How A Summer Favourite Is Preserved In Winter
By the virtue of their chemical structure, or due to the microbial activity, every edible thing is liable to languish or decay after a certain period of time. And since most of the fruits or vegetables are seasonal, our ancestors thought of novel ways to preserve them to consume it later, during adverse weather conditions or lean periods. Sindhis too, have been using various ways to preserve food, since ancient times, be it sun drying, salting, preserving in brine or by making conserves and preserves.
There is a whole new world out there when it comes to jams, pickles and preserves. When in season, vegetables like turnips, mushrooms and tomatoes are dried in sun, while the cluster beans, Bhavnagri chillies and lotus stem are marinated in buttermilk or amchoor with salt prior to that. During summers, whole lemons, chillies, ginger and garlic pods are pickled in a salt and lemon juice mixture. Around the same time, raw and semi-ripe mangoes are used to make spicy pickles and jams or murraba. Whole onions pickled in vinegar, salt and red chilli powder are very popular too.
Winters on the other hand are celebrated by drying tender drumsticks and the flowers in the sun to make sabzis and raita later. While vegetables like carrots, turnips, onions, cauliflowers et al are pickled in mustard seeds, water and fresh green garlic and are allowed to ferment. This 'paarian waari khatairn' made without any oil is arguably the most preferred pickle by Sindhis.
Amlas or Indian gooseberries (known as awrah in Sindhi), are generously used in Ayurvedic medicines. The berries, rich in vitamin C, are known to be immunity boosters, helpful in warding off cold and cough, indigestion, depression and hormone imbalances. It also works as a powerful antioxidant. The candied berries, sweet and savoury pickles and preserves are some of the best forms to consume this super food.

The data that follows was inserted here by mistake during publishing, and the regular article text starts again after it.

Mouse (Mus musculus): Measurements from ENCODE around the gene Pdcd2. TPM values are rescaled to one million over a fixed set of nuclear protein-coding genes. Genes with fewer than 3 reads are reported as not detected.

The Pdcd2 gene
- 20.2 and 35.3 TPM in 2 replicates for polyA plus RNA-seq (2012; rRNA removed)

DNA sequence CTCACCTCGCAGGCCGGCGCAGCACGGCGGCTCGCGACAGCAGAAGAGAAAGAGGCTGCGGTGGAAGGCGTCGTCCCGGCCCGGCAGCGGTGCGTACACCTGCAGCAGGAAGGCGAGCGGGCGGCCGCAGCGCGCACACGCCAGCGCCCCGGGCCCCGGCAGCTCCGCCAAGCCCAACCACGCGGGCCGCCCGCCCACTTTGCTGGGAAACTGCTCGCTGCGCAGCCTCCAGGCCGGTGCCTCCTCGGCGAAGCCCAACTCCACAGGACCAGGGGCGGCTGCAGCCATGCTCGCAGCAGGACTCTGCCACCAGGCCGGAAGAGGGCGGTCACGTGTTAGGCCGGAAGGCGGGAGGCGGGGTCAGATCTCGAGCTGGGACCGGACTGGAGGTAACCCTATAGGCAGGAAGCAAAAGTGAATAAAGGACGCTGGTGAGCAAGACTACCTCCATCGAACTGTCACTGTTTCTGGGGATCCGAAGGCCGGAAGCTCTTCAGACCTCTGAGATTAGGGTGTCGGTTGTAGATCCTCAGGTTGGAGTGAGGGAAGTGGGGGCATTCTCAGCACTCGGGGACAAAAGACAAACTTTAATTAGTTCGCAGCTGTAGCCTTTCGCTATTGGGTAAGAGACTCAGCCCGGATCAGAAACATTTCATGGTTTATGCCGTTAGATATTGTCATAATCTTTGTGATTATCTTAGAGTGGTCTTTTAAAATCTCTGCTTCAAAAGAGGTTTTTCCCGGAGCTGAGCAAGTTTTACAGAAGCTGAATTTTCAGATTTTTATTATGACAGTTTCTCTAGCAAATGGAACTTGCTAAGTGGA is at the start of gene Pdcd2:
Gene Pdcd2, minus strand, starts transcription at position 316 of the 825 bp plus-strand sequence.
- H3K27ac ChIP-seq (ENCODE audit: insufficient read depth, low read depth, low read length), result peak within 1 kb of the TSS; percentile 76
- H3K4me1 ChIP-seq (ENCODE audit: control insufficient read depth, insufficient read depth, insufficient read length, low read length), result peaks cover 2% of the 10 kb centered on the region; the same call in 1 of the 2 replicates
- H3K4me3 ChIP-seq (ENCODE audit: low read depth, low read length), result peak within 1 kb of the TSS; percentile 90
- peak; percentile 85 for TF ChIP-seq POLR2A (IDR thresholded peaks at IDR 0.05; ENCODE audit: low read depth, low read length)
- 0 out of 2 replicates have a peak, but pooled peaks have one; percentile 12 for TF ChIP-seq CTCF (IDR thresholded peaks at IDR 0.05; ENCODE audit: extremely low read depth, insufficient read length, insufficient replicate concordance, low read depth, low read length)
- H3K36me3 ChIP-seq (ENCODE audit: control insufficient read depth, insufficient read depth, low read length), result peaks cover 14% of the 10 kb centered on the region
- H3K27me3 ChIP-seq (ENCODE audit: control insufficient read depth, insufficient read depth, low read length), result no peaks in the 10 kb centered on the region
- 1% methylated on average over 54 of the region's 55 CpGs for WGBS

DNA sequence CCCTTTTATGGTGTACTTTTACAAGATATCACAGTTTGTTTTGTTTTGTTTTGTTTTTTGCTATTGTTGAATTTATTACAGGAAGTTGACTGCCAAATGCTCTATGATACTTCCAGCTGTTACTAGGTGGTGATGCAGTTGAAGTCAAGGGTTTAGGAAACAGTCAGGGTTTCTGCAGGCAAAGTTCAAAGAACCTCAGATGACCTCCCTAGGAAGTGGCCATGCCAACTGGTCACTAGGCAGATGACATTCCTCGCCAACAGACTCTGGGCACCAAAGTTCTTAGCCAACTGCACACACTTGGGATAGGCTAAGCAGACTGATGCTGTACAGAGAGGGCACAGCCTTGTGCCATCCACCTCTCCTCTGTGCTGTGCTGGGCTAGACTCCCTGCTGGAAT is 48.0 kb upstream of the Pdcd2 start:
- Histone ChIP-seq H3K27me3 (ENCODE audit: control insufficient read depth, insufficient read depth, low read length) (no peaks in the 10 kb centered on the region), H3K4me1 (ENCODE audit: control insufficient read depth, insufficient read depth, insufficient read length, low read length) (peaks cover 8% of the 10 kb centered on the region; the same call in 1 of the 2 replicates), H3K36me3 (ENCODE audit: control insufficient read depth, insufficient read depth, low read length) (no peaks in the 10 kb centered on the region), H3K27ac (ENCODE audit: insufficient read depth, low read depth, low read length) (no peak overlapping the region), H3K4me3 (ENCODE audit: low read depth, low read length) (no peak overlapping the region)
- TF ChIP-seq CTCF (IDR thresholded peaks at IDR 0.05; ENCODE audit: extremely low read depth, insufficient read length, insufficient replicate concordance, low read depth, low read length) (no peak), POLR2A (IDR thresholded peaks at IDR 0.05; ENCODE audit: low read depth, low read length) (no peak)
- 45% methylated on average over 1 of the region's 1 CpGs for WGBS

At our home, Awran jo Murbo or gooseberry preserve is always made during winters when they are available in abundance, but consumed only after the festival of Holi. My grandmother would not allow us to eat it during cold months as the fruit acts as a coolant. The slightly tart berries, resting in dense, golden, sugar syrup would absorb the sweetness from sugar, slight pungent notes from black pepper and bay leaves, balanced with the slight saltiness and a spicy kick from red chilli powder was relished as an accompaniment with summer meals.
Recipe for Awran jo Murbo
15-17 Indian gooseberries or amla
2 litres water
1 tsp alum
2 litres water
For sugar syrup
1 kg sugar
1 litre water
2 bay leaves
5-7 black pepper corns
4-5 green cardamom
2 small pinches of saffron, soaked in 2 tsp of water
Sterilised porcelain or glass jar/ container
1. Pick around 15-17 gooseberries that are free of blemishes.
2. Dissolve alum in water and soak the berries for 12 hours to get rid of some of the bitterness.
3. Drain and rinse the gooseberries well and prick each one, with a fork.
4. Boil 2 litres of water in a pan and add the berries. Boil it for around 8-10 minutes. Drain and keep aside.
5. Now in a thick bottomed pan, add all the ingredients listed under 'sugar syrup', except saffron.
6. When the syrup starts boiling, add the drained gooseberries and cook for around 20-25 minutes or till soft. Add saffron soaked in water and put off the gas.
7. Allow these to cool at room temperature. Store in a dry, sterilised jar.